Author: David Micklem
At the conclusion of the first phase of Culture Reset (and before any formal evaluation) I wanted to offer two personal reflections from the programme.
The first is about power and privilege.
In many ways – given the political context in which we’re all working – it’s no surprise that notions of power and privilege have been central to the conversations at the heart of Culture Reset. What has surprised me has been the consensus – from right across both cohorts – around the urgent need for change in terms of who gets a say in our art and culture.
There’s been widespread agreement around demands for radical and rapid change in the power structures that still dominate our sectors. And we’ve also recognised that these are complex and complicated issues to resolve. These are uncomfortable conversations for many of us who are beginning to acknowledge our privileges. Uncomfortable because there are participants on this programme who have experienced exclusion, and those of us that have contributed to this. As unconscious biases become conscious, I know I’ve started to question almost everything, deeply, profoundly.
We’ve heard talk of the need for arts leaders in positions of privilege, to step aside, to better share space, to create more inclusive initiatives, to invite others in. And we’ve also heard that the sector needs to support these changes carefully, generously, so that we don’t set others up to fail. Support structures – at a governance and at an operational level – need to change and we’ve been hugely encouraged by some of the ways in which we’ve heard participants commit to action around these changes.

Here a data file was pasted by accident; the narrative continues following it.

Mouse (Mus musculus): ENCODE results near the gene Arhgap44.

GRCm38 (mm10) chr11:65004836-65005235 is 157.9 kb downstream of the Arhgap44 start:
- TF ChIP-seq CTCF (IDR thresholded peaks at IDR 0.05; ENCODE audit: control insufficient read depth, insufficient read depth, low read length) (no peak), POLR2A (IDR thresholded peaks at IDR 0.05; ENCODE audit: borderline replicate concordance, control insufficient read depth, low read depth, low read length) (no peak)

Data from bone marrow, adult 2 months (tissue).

The notion of relinquishing power, of giving it away, isn’t the same as giving up. Recognising the space I, and others like me, occupy, and stepping aside, not stepping away, is one of the most important lessons I’ve learned through this programme. I’m deeply compelled by participants who’ve stressed the importance of listening – as producers, directors, curators. Knowing when to listen and when to speak. And it’s these qualities and attributes that have inspired our notion of the keynote listener – the role of individuals in positions of power as active listeners, committed to reflecting back what they hear.
My second reflection is on the differences between physical and digital learning.
One of the challenges of lockdown has been how to amplify our creative selves when our principle connections are online. How do we have better ideas on Zoom? What methods might we find for enabling breakthroughs in Slack? How easy is it to develop new thinking staring at a screen?
A central theme of the programme – in the content of the podcasts, and where we’ve been told you’re listening to them – has been how to embody creative thinking.
Over that past 8 weeks we’ve been encouraged by feedback that participants have been going for walks with podcasts, journaling on the move, talking on the phone while walking the dog or juggling childcare. We’ve heard that time to reflect, in nature, with friends and family, or just to walk around the block, or the local park, (or in Lidl), have all contributed to some of the fresh ideas and solutions you’ve been developing.
The pandemic has obviously accelerated our uses of new technologies to enable remote working and to maintain networks. It’s incredible that we can meet like this and share our ideas and our breakthroughs. Our screens have enabled so much throughout lockdown. And you’ve feedback that our reliance on them has reduced the opportunities to let our bodies get involved in ideas generation and problem solving.
We’re social animals, and arts and culture is often collaborative and always creative. Digital is an extraordinary tool, that enables us to make and share in dynamic and democratic ways. But the pandemic has also realised its limitations too. I have better ideas walking around the park with a colleague, on the phone, or side-by-side. Wandering the markets of Brixton reminds me of what culture means to other people and gets me away from my screen, out of my bubble. Participants have reminded us of all this – the importance of connecting in other ways, of the value of nature and the built environment as a stimulus, that the real world can be so much more creative than the virtual.
Playback the footage of David Micklem and Claire Doherty offering their reflections at the CULTURE RESET Second Assembly: